Happy National Day!
Did you know…
The Singapore Exchange (SGX) was formed on 1 December 1999. SGX came into formation after combining three entities, namely Stock Exchange of Singapore, Singapore International Monetary Exchange and Securities Clearing and Computer Services Pte.
Compared to New York Stock Exchange and Nasdaq, which was formed on 17 May 1792 and 8 February 1971, SGX is relatively young.
SGX started with an estimate of 400 companies listed on its exchange when its IPO back in 2000. At present, it has now increased to 700 companies.
The Straits Time Index (STI) is a market capitalisation weighted index which dates back to 1966. As of 2021, it currently tracks the performance of the top 30 most prominent and most liquid companies listed on SGX.
Did you know STI used to have 50 holdings?
It was reduced to 30 on 10 January 2008 after it was revamped.
The first STI ETF (SPDR Straits Time Index ETF) was listed in April 2002.
Since its inception, it returned 238.30% with dividends reinvested. Annualising it, we will get 6.58% per year.
The STI index has also changed a lot since 2003.
19 Companies that are still on the index are:
As a comparison, the chart below shows the holdings in 2005.
Between 2009 to 2019, there were 279 new companies listed on SGX.
However, in the same period, there were more delisting at 302.
SGX does not just have Singapore Companies listed on it.
In fact, approximately 40% of them are foreign listings.
Currently, the smallest company on SGX in terms of market capitalisation is Plastoform (SGX:AYD) with a total market cap of $500K.
Plastoform was founded in 1982, headquartered in Hong Kong and it is involved in design, development, and manufacture of audio devices.
The largest company on SGX in terms of market capitalisation is DBS (SGX:D05), with a total market cap of $80 billion.
The cheapest company on SGX in terms of price to earnings ratio is BlackGold Natural Resources (SGX:41H), with a P/E of 0.012.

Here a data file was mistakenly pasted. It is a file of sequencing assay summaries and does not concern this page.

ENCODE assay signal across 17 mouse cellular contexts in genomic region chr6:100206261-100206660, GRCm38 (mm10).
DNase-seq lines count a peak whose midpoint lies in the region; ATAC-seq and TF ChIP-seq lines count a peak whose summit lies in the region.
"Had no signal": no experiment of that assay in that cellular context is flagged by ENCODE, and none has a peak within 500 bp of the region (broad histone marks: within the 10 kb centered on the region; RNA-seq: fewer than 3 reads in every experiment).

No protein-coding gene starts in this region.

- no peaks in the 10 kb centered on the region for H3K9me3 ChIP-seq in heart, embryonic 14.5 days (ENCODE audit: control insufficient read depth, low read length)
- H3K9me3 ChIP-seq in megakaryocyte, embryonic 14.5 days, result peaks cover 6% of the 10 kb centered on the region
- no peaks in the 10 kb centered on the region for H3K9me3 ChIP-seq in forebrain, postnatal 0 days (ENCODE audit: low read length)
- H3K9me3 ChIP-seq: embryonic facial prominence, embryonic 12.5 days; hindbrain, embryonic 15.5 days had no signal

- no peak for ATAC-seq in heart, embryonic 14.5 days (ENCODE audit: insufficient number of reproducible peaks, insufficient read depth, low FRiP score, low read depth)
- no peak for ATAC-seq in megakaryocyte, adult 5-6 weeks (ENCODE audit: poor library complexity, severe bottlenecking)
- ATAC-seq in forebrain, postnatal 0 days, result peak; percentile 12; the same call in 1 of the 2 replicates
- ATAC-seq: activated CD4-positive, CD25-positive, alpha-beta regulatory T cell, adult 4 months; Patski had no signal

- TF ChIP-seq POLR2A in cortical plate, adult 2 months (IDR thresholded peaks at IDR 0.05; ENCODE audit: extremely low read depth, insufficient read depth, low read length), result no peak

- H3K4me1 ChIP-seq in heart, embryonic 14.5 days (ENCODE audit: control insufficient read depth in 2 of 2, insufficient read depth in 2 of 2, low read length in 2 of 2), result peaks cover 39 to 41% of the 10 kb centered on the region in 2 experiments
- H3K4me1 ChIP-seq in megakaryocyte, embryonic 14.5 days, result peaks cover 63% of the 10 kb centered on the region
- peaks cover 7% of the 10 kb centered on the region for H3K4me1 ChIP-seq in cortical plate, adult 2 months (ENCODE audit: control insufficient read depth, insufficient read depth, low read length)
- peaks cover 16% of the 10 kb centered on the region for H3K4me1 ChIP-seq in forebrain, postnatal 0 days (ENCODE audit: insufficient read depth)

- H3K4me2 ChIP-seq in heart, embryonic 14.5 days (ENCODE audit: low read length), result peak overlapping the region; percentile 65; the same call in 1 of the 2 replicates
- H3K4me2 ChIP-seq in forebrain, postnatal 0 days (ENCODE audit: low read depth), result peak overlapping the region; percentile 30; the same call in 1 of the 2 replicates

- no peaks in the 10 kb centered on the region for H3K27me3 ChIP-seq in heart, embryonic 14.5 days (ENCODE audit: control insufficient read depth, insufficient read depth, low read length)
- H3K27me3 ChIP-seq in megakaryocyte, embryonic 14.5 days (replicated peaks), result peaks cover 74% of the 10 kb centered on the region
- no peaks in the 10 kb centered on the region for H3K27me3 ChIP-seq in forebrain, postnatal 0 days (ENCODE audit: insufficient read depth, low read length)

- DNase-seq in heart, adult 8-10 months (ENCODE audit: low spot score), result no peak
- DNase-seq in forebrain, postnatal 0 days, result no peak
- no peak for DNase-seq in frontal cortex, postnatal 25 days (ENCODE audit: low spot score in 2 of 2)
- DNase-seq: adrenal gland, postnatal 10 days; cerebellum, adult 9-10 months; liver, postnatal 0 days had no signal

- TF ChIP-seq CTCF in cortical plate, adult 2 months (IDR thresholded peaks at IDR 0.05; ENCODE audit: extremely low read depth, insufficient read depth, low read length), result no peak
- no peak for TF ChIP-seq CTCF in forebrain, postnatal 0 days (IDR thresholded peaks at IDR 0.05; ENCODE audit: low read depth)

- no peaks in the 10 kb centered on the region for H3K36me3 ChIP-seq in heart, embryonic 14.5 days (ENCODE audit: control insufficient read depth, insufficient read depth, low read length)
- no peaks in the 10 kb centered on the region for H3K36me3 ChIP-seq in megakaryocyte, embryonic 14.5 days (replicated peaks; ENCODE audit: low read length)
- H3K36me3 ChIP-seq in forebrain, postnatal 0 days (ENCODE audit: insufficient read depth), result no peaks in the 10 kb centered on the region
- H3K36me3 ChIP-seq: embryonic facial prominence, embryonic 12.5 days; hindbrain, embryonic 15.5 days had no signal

BlackGold Natural Resources was founded in 1997 and is headquartered in Singapore. However, they focus on the supply of coal to power plants located in Riau province, Sumatra, Indonesia.
The most expensive company on SGX in terms of Price to Earnings ratio is Suntar Eco-City (SGX:BKZ), with a P/E of 1,785.
Suntar Eco-City was founded in 2006. It manufactures and sells pharmaceutical ingredient products and is involved in Property Development. Its business operates mostly in the China domestic market.
5 Singapore Blue Chip Stocks with more than 4% yield currently are:
Did you know that CDP operates a Securities Borrowing & lending (SBL) programme, which allows you to lend your securities held in CDP accounts?
In return, you get to earn additional income just by holding the stock.
As of May 2021, the top securities on loan is MM2 Asia Ltd (SGX:1B0).
During the 2008 Financial Crisis, Singapore Market crashed around 56% and lasted two years.
Imagine the heartpain.
M1 was once listed on the exchange along with SingTel.
It was officially delisted in 2019 after Keppel and SPH accumulated over 90% of their shares.
SMRT Corporation Ltd was delisted in 2016 following a buyout by Temasek.
The move was to allow SMRT to focus on serving the commuters than maximise their profits.
In total, SMRT had only been a publicly listed entity for 16 years when it went public in 2000. (Will this happen to other companies like SBS transit or Singapore Airlines?)
Neptune Orient Lines (NOL), which was founded in 1968 as Singapore’s national flag carrier, was delisted in 2016 when French shipping giant CMA CGM acquired it.
This came after it racked up more than $1.5 billion in losses over the years while dealing with poor global demand.
If you had held Singtel since its IPO, you would have received $2.967 in dividends, per share.
With the IPO price of $2 per share, it would have returned you 161%. Which is around 4.5% annualised return.
Temasek Holdings is an Investment company owned by the Singapore Government and its stake in companies are usually seen as a strong backer.
Here are some of the Singapore companies which Temasek has stakes in as of March 2020:
Since 1974, Temasek Holdings total shareholder return by market value was 14%, annualised.
This was double that of MSCI Singapore and MSCI World Index. (No wonder some Singaporeans try to copy Temasek’s portfolio.)
As of 2020, Temasek Holdings exposure to China has exceeded Singapore.
Maybe it’s time to look into China stocks!
Here are some companies currently helmed by former SAF chiefs.
Ng Yat Chung, the current SPH CEO since 2017, served as the Chief of Defence Force in the SAF.
Before that, he was also Neptune Orient Lines President and CEO, which is now sold to French shipping giant CMA CGM.
Neo Kian Hong, who is currently the CEO of SMRT, served as SAF Chief of Defence Force.
To be honest, I thought there were more, but I was wrong.
Bear in mind, this was a company that IPO at a share price of $25.80 and was well oversubscribed. That said, markets are always changing, and if the company fails to adapt, it will be left behind.
That said, Creative Technology has been working on new audio technology like its Super X-Fi and 3D sound, however the impact remains lacklustre.
If you had held SPH since 2005, you would have received around $3.41 in dividend per share.
Comparing it to its starting price of $4.62, SPH would have given you a total return of 12% if you held it till today. This is around 0.75% annualised return.